Today’s post marks a bit of a leap into the unknown for me, as I explore using static analysis to improve my code with NDepend. I explain how it can be hard to know where to start, but also how valuable the insights can be. The actionable changes are demonstrated with commits from my development of ConTabs. Finally – in keeping with the expositionary style of this post – I close with some general observations (including an attempt to explain the difference between NDepend and ReSharper).
Static analysis used to seem to me like an exotic (and expensive) luxury; the preserve of consultancies and massive enterprises. The term makes it seem so complicated. Two things have changed my mind on this. The first has been reading Erik Dietrich’s blog, where the “static analysis” tag is frequently used. The second factor has been conversations with a colleague, where we really dug into the meaning of the term.
The truth is that “static analysis” simply refers to any reasoning applied to code without running it. If you’ve ever read through some code (perhaps during a review) and considered what it would do, you’ve performed static analysis. Of the other tools I use day-to-day, both Visual Studio and ReSharper perform static analysis to a lesser or greater degree respectively: Visual Studio’s IntelliSense exhibits a limited form, whilst ReSharper uses static analysis to make significant refactoring suggestions.
First impressions of NDepend
When Patrick Smacchia got in touch to suggest I tried NDepend, I have to admit I was a bit overwhelmed. NDepend is a powerful tool that, if I’m completely honest, I didn’t feel qualified to use. I mean, isn’t NDepend what real programmers use? People like Erik Dietrich and Scott Hanselman evangelise about it.
When I fired it up for the first time, I pointed it at a large project at work. The report was, well, OK.
I seem to recall the overall grade was a “B” and there were lots of numbers on the screen. My first thought was “now what?” I saved the report and sent it round to the team, who mostly responded with some variant of “huh, neat.” None of us had used such a powerful, comprehensive tool before and we didn’t know how to dig into it.
Over the next few weeks, I would continually open up the NDepend dashboard and gaze at it, clicking around the different widgets, reports and visualisations. It seemed impenetrable. I made a few changes to the code based on the built-in rules and “quality gates”, but never had the lightbulb moment of wisdom that I think I’d been subconsciously expecting.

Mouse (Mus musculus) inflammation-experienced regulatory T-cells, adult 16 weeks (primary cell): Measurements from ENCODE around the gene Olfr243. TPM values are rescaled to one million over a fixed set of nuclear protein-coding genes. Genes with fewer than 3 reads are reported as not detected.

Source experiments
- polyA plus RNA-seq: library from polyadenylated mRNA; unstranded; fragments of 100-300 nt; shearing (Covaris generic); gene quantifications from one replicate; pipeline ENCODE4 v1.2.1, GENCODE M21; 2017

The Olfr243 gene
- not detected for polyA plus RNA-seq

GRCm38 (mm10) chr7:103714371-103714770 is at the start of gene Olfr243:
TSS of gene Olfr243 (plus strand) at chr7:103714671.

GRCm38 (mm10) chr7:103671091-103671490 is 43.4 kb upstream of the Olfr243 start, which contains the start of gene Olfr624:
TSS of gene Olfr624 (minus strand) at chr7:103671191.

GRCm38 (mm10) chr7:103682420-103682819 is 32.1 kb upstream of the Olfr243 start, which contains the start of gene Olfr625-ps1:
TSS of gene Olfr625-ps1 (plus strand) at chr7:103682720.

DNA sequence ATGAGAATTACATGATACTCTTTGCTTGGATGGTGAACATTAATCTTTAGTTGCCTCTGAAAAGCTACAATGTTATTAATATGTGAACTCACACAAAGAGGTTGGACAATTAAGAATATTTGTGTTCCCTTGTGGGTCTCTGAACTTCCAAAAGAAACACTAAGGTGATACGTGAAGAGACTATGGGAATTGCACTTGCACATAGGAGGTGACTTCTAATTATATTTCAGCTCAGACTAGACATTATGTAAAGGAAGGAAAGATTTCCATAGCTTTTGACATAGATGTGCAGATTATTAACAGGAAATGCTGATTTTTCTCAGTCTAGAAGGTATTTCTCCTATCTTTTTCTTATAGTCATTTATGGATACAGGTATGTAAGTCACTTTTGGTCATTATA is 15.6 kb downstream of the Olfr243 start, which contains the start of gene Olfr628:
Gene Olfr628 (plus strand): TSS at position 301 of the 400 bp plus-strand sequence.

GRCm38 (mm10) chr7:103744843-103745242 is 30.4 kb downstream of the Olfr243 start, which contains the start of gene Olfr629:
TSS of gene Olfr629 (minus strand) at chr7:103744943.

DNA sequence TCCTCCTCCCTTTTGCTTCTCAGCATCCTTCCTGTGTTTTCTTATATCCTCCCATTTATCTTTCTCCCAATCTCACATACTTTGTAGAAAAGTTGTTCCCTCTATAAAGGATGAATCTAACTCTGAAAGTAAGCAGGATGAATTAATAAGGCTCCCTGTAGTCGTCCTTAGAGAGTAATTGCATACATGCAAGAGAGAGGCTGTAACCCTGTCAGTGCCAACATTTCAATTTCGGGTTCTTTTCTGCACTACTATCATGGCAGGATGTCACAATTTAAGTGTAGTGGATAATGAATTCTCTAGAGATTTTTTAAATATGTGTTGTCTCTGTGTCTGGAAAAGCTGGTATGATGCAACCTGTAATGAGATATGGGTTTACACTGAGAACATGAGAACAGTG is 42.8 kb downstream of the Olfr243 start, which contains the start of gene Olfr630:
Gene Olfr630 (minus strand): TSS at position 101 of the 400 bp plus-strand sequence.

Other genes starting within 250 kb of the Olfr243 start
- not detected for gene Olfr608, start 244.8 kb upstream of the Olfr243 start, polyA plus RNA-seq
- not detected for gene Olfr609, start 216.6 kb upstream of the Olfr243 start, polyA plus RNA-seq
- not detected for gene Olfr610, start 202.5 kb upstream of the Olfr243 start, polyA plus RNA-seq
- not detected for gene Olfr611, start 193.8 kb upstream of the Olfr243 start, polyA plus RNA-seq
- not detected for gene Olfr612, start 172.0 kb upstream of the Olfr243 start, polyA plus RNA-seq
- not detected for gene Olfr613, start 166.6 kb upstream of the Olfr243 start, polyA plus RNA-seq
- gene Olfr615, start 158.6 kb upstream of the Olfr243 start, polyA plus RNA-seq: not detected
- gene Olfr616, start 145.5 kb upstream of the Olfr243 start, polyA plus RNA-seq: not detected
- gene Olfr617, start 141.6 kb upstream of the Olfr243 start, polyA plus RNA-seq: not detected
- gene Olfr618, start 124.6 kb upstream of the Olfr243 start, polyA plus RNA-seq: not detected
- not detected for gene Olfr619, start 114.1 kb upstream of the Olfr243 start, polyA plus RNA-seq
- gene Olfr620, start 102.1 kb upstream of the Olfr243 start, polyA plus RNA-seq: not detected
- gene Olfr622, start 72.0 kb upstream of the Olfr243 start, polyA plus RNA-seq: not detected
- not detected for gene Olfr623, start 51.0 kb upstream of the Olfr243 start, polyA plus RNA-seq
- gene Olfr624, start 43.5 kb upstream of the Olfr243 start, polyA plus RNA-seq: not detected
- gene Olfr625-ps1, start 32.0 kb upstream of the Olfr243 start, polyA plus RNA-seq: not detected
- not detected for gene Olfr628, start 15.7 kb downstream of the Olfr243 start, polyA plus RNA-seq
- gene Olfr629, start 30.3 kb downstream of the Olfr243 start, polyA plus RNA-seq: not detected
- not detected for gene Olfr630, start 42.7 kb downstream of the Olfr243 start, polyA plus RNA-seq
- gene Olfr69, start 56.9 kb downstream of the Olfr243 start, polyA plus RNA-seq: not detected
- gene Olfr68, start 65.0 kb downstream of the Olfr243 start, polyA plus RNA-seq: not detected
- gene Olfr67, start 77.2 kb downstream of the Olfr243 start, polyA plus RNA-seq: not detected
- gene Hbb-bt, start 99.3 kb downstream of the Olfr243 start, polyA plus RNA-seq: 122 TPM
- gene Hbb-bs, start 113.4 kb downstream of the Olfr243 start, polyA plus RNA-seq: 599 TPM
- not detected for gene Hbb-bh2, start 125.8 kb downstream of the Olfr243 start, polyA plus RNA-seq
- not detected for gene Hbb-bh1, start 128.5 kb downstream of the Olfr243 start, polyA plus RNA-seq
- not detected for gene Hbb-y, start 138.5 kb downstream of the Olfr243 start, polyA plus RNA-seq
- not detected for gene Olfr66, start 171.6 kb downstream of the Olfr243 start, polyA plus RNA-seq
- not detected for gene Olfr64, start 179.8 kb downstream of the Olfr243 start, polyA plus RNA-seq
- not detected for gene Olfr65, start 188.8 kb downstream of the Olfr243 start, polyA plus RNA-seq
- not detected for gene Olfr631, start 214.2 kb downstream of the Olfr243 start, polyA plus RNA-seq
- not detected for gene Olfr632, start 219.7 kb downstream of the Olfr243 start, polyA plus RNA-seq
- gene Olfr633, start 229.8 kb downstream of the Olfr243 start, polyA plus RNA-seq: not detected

NDepend and ConTabs
Not getting anywhere with it at work, I decided to take NDepend home with me and run it on ConTabs. This is when it all started slotting into place. I’m not sure whether it’s the fact that the ConTabs codebase is so much smaller, or whether it’s the fact that I know it so much more intimately, or perhaps because there’s no legacy code to worry about – whatever the reason, it finally clicked. (And it wasn’t really a lightbulb moment, but more of a gentle dawning.)
I ran the first analysis early in development and then ran it again and again. I started to learn some really interesting things about my code. For instance (as I write this) ConTabs has 176 lines, 7 types, and 63 methods. Comments make up 7.85% of the codebase. The most complex method is
StringValForCol, with a cyclometric complexity of 7. (I could go on – NDepend has metrics for anything you can think of.) Particularly interesting is the way NDepend displays metrics alongside their “diff” since a (movable) baseline. I can tell, for instance, that between this build and the last build I’ve mitigated 7 rule violations.
Soon enough, I started to make some changes to address some of the built-in rules. First up was something I already knew was a bit janky: the
Style constructor with 11 parameters (one for each possible edge piece). This triggered the “Avoid methods with too many parameters” rule. This is a medium severity violation and came with an estimated 1 hour and 36 minutes of technical debt.
I fixed this issue by creating a
Corners class and using it to encapsulate the 2D array of
char. This only half solved this issue, so I also moved to an object initializer syntax. (I wrestled with this, as the constructor feels like the right place to get this information – what does it mean if these
chars aren’t specified? – but that constructor was a real pain to work with…) These changes are in commit a11d0e37.
Quickly getting into the swing of things, I then nested the
OutputBuilder class inside